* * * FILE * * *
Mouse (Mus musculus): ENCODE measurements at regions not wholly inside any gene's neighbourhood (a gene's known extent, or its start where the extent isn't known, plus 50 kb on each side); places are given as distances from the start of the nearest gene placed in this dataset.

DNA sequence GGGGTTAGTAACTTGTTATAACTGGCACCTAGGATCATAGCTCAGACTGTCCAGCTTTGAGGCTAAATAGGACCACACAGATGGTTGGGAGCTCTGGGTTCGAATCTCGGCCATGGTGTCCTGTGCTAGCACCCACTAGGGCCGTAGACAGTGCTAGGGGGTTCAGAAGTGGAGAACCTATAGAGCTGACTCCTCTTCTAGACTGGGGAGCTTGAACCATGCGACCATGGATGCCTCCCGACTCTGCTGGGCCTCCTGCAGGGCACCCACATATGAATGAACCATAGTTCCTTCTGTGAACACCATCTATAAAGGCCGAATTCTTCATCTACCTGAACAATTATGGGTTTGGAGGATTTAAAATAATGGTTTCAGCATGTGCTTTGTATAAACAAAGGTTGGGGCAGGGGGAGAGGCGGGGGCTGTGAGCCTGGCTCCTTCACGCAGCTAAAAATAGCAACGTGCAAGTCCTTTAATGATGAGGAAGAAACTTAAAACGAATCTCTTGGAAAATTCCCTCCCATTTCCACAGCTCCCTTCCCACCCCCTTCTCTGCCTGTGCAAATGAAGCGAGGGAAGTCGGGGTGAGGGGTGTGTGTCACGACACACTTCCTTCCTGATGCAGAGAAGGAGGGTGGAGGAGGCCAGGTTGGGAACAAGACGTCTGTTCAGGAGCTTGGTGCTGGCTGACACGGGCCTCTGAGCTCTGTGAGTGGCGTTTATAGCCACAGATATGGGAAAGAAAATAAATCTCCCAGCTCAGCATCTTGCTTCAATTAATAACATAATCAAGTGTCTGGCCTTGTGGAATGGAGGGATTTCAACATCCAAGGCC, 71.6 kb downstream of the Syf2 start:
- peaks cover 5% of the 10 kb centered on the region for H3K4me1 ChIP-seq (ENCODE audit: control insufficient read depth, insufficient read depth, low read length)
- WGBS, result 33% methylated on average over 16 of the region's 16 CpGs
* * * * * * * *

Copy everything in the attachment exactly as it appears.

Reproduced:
Mouse (Mus musculus): ENCODE measurements at regions not wholly inside any gene's neighbourhood (a gene's known extent, or its start where the extent isn't known, plus 50 kb on each side); places are given as distances from the start of the nearest gene placed in this dataset.

DNA sequence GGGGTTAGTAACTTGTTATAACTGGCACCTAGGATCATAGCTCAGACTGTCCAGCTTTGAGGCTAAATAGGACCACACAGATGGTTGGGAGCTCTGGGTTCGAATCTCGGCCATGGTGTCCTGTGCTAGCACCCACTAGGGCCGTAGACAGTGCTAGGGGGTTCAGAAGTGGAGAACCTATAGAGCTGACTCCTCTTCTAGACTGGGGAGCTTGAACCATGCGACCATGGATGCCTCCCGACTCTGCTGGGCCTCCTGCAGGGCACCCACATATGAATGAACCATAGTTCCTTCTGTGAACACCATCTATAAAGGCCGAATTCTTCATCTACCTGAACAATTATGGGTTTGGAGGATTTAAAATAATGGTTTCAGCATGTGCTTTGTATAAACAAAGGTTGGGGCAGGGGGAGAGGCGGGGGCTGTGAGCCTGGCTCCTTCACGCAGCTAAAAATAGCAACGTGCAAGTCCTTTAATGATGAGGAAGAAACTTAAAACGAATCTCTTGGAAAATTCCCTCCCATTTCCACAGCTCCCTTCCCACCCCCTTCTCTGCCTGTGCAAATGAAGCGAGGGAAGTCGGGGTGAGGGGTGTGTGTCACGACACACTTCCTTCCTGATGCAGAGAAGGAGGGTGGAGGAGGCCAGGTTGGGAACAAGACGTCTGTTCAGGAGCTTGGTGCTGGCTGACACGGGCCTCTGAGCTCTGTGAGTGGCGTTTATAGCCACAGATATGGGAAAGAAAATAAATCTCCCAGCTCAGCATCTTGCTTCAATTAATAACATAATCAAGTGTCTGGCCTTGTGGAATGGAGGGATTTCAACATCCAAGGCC, 71.6 kb downstream of the Syf2 start:
- peaks cover 5% of the 10 kb centered on the region for H3K4me1 ChIP-seq (ENCODE audit: control insufficient read depth, insufficient read depth, low read length)
- WGBS, result 33% methylated on average over 16 of the region's 16 CpGs